Interracial marriage in the United States has been fully legal in all U. states since the 1967 Supreme Court decision that deemed anti-miscegenation laws unconstitutional, with many states choosing to legalize interracial marriage at much earlier dates.
Anti-miscegenation laws have played a large role in defining racial identity and enforcing the racial hierarchy.
Only 12% of black women married outside of their race.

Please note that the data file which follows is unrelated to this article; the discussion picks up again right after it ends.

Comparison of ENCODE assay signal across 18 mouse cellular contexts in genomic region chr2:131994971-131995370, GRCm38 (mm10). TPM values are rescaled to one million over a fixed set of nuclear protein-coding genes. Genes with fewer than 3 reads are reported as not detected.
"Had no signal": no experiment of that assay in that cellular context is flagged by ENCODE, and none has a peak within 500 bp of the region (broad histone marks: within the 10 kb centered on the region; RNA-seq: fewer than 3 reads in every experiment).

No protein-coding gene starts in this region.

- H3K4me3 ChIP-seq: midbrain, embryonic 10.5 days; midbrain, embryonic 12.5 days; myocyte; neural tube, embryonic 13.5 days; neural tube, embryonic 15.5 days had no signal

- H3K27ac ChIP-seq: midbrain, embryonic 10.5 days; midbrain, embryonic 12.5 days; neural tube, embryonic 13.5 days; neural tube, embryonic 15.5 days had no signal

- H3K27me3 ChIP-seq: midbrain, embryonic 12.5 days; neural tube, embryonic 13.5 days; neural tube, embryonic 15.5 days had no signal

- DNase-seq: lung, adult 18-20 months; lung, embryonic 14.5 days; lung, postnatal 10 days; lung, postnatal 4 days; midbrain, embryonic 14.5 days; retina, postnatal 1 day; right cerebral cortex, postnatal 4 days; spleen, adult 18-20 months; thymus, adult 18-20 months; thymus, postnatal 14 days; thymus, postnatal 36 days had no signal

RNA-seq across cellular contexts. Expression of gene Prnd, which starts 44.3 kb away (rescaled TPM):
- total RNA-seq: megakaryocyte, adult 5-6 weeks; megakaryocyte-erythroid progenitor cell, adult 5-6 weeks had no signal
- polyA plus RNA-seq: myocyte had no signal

For Asians, the gender pattern goes in the opposite direction: Asian women are much more likely than Asian men to marry someone of a different race.
Interracial marriage is a form of exogamy that involves a marriage between spouses who belong to different socially-defined races or racialized ethnicities.
In the past, it was outlawed in the United States of America and in South Africa.
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Among blacks, men are much more likely than women to marry someone of a different race.
Fully a quarter of black men who got married in 2013 married someone who was not black.
(This share does not take into account the “interethnic” marriages between Hispanics and non-Hispanics).